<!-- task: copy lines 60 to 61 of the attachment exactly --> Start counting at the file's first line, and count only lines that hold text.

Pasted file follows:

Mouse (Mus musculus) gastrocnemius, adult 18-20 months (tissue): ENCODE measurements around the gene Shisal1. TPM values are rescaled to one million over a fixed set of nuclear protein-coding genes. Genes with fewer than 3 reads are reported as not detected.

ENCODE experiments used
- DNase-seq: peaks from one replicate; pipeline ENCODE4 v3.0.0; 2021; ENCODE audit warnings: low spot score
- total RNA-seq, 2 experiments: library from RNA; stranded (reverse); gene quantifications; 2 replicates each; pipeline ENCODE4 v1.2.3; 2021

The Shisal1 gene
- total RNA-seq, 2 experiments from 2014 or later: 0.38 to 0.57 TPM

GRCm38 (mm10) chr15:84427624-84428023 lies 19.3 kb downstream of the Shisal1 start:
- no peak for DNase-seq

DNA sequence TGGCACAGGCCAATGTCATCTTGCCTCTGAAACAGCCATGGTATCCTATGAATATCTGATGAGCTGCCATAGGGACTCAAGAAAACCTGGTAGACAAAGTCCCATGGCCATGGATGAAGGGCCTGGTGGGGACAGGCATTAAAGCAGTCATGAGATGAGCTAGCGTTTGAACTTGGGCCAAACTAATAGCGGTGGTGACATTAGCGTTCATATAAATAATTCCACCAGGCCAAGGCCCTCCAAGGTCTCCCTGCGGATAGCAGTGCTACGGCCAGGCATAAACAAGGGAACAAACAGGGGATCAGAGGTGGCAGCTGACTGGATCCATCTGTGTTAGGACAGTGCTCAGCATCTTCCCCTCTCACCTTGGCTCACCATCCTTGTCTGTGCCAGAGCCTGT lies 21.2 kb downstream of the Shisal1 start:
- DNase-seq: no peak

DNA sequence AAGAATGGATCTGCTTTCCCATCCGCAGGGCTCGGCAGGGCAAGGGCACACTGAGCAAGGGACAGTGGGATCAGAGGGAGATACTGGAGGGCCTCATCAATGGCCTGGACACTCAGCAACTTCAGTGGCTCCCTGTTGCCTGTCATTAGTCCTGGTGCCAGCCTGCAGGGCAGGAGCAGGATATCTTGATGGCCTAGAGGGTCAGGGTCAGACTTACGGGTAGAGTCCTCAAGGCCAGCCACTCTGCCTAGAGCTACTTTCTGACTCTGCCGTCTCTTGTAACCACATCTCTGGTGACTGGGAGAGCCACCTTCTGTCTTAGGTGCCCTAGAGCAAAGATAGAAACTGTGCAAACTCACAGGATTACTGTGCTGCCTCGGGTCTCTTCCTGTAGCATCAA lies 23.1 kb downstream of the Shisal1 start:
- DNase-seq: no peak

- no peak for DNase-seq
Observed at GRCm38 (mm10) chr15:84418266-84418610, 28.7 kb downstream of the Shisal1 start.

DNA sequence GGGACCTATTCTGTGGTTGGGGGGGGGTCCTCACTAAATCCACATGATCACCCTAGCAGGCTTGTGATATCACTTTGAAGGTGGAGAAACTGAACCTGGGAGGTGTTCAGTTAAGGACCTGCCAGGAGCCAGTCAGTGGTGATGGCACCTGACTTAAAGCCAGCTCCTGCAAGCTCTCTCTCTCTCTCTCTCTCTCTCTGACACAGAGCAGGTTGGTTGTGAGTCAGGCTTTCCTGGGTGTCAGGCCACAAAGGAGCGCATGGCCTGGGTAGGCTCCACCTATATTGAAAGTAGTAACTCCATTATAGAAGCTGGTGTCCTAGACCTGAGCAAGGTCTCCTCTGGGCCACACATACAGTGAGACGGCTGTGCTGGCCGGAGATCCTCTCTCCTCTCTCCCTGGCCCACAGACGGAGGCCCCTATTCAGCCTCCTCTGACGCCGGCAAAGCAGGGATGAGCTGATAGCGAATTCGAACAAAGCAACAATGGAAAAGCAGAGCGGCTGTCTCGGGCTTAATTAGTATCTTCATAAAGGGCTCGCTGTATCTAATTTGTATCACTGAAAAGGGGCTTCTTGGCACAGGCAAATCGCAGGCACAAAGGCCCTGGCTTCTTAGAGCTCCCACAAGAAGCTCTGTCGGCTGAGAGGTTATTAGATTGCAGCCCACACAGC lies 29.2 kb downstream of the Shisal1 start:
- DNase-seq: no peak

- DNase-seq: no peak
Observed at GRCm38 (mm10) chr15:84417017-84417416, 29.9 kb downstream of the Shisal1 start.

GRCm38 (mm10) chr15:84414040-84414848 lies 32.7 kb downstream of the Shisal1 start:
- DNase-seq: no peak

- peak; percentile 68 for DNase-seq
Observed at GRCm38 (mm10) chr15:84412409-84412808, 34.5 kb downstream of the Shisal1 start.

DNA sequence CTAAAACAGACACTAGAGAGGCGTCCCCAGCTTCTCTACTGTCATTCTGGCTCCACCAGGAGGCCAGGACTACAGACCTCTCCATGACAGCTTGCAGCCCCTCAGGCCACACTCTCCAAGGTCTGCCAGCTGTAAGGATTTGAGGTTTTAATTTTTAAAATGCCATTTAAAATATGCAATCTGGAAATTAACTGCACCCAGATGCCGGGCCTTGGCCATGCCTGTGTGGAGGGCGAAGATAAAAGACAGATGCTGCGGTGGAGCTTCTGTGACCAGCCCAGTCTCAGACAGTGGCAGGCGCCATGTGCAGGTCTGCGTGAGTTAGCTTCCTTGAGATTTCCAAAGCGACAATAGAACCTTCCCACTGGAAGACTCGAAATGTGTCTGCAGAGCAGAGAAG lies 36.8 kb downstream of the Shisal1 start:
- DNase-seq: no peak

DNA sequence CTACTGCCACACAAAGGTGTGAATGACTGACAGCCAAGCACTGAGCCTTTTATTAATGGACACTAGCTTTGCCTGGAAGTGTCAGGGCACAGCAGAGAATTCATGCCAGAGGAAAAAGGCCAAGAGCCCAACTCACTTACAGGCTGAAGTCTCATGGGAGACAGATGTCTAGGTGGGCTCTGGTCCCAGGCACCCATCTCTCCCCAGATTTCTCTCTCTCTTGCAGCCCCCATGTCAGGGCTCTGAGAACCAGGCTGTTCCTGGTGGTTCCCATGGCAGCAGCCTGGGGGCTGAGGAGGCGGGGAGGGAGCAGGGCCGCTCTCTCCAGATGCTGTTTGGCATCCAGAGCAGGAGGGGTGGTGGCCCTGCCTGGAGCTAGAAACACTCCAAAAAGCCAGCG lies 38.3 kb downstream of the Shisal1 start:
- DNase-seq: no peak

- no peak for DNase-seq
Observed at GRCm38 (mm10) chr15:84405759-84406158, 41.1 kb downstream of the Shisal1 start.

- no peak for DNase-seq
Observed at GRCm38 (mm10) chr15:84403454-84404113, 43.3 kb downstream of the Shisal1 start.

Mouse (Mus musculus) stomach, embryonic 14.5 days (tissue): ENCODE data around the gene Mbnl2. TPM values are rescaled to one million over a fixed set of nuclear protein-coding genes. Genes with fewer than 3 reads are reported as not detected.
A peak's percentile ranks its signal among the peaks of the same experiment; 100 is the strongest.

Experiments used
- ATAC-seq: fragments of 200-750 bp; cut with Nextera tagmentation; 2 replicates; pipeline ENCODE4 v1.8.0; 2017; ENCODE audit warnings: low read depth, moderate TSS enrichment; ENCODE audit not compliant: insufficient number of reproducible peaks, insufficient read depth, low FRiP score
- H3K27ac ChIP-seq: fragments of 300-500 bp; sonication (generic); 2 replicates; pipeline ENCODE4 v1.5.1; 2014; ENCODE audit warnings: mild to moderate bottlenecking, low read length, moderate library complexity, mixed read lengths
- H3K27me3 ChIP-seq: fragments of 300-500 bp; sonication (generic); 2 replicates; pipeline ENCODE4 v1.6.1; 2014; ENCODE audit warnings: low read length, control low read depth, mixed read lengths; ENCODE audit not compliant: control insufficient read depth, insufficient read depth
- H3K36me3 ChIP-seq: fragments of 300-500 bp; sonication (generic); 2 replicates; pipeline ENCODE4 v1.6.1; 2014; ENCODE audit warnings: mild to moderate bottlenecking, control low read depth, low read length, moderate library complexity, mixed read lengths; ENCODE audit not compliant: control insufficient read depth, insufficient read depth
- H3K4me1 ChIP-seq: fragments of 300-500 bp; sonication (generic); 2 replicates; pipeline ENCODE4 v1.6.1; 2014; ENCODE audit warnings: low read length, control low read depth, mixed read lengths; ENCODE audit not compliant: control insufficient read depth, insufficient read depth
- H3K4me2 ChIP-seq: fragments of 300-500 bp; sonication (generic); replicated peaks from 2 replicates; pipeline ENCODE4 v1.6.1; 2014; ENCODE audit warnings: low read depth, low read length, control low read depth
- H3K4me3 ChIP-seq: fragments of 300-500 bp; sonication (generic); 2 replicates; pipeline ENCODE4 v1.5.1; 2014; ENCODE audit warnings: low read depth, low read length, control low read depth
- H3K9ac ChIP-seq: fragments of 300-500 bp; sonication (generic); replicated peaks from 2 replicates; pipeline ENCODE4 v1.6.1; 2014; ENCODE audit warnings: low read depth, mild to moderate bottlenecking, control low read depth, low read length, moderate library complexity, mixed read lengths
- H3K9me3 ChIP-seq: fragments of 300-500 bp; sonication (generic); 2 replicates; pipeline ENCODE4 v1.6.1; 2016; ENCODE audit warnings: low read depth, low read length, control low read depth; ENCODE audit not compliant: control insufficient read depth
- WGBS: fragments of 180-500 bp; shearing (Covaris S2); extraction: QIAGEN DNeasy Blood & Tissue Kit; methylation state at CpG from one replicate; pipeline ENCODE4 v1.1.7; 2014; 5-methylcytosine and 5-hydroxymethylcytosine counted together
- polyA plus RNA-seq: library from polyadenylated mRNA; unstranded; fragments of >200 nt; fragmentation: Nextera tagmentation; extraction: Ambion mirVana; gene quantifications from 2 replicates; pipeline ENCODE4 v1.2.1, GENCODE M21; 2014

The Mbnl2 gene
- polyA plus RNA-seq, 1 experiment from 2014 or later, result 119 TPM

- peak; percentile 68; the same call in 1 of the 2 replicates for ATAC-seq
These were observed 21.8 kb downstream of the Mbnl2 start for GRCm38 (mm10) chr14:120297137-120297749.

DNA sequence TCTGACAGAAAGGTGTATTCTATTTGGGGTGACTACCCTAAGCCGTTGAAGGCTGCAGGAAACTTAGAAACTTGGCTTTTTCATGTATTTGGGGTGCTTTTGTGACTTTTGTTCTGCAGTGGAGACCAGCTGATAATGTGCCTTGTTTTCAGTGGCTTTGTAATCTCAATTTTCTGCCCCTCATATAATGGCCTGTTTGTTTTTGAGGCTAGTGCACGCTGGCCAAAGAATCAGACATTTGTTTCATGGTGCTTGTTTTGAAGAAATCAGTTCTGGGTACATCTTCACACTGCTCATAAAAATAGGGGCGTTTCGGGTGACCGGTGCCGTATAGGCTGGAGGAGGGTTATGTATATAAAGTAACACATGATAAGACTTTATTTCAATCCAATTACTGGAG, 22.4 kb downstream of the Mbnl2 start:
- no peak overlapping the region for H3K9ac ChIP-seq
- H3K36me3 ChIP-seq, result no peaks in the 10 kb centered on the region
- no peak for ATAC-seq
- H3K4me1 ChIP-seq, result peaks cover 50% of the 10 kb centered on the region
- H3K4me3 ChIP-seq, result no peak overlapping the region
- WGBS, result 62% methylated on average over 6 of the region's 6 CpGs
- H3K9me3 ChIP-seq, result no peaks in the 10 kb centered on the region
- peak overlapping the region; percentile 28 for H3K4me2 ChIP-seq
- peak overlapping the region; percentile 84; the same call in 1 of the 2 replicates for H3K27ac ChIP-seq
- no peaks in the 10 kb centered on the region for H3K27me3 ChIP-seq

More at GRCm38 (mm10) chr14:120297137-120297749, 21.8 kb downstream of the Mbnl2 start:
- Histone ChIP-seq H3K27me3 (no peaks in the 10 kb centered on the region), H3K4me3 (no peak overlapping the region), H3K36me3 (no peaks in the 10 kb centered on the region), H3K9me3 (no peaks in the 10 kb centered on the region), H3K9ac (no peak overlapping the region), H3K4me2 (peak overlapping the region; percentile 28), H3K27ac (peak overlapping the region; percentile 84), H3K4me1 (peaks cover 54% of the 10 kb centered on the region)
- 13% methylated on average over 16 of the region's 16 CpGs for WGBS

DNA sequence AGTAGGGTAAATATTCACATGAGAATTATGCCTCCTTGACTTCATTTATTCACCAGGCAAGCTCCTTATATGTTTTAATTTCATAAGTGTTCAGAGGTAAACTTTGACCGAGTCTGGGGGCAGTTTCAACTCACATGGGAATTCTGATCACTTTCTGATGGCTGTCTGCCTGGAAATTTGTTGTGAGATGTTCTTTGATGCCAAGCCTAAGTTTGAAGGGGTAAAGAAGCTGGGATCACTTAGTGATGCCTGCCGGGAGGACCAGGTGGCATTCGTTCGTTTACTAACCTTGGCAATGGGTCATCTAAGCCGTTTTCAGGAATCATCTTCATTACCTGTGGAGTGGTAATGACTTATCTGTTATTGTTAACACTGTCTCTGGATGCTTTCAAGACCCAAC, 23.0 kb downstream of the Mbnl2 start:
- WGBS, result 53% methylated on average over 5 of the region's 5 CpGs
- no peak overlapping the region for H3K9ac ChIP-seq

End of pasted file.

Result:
More at GRCm38 (mm10) chr14:120297137-120297749, 21.8 kb downstream of the Mbnl2 start:
- Histone ChIP-seq H3K27me3 (no peaks in the 10 kb centered on the region), H3K4me3 (no peak overlapping the region), H3K36me3 (no peaks in the 10 kb centered on the region), H3K9me3 (no peaks in the 10 kb centered on the region), H3K9ac (no peak overlapping the region), H3K4me2 (peak overlapping the region; percentile 28), H3K27ac (peak overlapping the region; percentile 84), H3K4me1 (peaks cover 54% of the 10 kb centered on the region)